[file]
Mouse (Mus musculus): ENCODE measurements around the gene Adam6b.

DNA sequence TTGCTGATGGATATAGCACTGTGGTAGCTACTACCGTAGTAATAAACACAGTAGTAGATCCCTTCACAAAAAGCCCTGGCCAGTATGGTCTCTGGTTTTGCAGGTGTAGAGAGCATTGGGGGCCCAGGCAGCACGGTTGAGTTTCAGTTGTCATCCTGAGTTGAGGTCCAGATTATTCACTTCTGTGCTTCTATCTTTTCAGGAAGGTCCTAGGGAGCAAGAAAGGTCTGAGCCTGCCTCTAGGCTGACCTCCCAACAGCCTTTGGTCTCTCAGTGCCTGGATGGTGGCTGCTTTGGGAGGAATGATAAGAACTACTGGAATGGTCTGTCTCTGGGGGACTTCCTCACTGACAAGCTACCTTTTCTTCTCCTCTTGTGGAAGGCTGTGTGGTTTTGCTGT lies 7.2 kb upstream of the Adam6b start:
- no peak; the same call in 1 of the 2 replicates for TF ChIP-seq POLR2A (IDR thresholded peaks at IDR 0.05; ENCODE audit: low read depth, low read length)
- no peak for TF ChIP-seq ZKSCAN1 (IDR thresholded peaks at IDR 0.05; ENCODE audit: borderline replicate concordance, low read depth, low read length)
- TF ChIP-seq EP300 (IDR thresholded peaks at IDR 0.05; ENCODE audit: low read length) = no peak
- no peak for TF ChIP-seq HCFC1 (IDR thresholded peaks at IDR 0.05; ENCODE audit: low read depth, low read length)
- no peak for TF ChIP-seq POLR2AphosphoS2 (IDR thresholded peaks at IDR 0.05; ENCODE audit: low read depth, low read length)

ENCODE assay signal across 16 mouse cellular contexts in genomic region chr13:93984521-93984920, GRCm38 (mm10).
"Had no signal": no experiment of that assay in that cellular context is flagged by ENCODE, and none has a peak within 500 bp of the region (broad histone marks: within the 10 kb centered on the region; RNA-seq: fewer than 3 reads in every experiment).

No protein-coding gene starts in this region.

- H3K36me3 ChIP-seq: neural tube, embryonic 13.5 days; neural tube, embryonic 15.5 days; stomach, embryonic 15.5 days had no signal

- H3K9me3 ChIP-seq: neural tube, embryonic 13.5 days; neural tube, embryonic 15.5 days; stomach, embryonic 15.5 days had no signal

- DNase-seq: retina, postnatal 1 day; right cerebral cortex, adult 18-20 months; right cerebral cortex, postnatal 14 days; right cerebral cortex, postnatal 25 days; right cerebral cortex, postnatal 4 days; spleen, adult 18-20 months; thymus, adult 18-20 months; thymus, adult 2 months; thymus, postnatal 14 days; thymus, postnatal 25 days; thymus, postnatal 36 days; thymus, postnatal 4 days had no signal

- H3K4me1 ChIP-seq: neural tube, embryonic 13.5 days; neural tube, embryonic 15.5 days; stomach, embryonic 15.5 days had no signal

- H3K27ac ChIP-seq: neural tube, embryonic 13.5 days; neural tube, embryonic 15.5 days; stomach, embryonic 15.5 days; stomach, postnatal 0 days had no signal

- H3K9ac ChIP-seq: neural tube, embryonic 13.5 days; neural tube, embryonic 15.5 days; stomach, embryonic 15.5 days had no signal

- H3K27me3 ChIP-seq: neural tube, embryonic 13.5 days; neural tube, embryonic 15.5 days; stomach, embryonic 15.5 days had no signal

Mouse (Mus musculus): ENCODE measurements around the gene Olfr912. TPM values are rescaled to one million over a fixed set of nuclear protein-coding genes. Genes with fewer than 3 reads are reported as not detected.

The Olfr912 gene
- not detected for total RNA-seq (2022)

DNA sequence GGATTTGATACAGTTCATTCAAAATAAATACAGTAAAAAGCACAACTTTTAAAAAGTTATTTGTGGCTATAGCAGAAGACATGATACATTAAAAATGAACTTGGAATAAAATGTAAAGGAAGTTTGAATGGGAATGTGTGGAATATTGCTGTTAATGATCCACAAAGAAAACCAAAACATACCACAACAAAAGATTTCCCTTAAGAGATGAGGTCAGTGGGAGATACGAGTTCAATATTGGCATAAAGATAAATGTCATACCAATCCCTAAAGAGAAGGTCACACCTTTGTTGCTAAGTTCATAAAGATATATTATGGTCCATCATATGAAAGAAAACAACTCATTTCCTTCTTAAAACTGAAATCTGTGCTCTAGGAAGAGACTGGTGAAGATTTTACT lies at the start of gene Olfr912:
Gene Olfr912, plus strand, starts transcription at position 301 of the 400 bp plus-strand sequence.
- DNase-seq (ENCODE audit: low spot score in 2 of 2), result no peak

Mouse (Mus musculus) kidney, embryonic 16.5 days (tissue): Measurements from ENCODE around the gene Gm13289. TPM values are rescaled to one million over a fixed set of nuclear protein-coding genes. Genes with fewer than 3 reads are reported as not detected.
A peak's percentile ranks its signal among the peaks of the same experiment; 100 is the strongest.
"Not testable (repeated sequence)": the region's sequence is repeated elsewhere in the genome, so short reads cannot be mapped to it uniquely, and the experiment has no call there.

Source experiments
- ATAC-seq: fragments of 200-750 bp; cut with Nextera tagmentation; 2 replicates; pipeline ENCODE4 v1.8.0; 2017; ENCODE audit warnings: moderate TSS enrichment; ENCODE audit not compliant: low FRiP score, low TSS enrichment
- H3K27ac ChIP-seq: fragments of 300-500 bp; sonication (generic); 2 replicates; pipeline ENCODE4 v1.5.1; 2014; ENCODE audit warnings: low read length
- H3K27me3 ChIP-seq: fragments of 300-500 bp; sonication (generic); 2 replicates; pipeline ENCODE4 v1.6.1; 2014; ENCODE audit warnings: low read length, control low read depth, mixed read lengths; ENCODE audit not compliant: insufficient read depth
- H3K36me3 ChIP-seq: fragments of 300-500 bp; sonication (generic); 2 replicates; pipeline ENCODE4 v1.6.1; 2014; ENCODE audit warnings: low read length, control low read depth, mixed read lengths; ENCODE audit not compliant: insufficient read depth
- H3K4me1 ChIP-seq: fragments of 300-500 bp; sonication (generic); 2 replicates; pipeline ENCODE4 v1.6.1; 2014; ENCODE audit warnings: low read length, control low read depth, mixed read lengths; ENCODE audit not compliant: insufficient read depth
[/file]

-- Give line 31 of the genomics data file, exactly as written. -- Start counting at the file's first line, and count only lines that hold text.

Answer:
- H3K36me3 ChIP-seq: fragments of 300-500 bp; sonication (generic); 2 replicates; pipeline ENCODE4 v1.6.1; 2014; ENCODE audit warnings: low read length, control low read depth, mixed read lengths; ENCODE audit not compliant: insufficient read depth